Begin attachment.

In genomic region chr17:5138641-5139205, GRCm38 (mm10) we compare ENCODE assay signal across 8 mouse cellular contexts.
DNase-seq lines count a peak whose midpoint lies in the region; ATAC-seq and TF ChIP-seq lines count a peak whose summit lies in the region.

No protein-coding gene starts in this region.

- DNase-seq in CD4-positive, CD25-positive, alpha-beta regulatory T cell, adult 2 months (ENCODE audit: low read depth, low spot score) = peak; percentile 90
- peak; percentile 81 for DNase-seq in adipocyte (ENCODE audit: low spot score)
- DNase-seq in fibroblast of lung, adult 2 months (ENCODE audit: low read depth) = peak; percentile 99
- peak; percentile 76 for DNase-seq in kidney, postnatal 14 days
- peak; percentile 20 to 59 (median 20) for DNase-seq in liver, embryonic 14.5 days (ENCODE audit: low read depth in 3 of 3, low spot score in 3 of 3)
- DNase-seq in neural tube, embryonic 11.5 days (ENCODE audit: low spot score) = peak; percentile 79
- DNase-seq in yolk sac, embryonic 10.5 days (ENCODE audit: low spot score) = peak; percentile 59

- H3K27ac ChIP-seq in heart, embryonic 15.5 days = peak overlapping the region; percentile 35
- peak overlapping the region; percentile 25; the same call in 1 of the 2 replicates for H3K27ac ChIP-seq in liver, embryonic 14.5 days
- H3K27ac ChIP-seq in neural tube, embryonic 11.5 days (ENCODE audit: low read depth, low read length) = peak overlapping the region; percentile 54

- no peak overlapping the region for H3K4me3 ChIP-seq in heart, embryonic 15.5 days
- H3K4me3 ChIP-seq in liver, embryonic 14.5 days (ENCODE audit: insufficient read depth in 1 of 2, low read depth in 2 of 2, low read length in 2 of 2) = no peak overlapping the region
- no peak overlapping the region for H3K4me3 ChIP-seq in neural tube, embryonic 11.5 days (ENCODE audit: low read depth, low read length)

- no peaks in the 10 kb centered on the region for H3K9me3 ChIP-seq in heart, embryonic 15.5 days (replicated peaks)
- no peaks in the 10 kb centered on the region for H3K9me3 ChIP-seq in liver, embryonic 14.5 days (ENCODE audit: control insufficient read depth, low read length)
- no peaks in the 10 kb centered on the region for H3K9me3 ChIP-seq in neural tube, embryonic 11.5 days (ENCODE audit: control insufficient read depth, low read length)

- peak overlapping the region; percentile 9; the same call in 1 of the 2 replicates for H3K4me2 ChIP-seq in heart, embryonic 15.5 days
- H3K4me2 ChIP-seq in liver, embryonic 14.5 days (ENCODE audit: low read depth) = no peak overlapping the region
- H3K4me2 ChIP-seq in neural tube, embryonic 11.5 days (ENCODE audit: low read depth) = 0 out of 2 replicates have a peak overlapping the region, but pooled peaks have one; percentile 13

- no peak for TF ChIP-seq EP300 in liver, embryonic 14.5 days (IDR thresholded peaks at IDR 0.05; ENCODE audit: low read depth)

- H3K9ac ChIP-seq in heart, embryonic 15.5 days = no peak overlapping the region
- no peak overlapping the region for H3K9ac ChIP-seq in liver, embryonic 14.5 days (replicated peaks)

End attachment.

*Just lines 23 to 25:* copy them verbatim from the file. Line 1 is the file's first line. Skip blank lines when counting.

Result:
- no peak for TF ChIP-seq EP300 in liver, embryonic 14.5 days (IDR thresholded peaks at IDR 0.05; ENCODE audit: low read depth)

- H3K9ac ChIP-seq in heart, embryonic 15.5 days = no peak overlapping the region
- no peak overlapping the region for H3K9ac ChIP-seq in liver, embryonic 14.5 days (replicated peaks)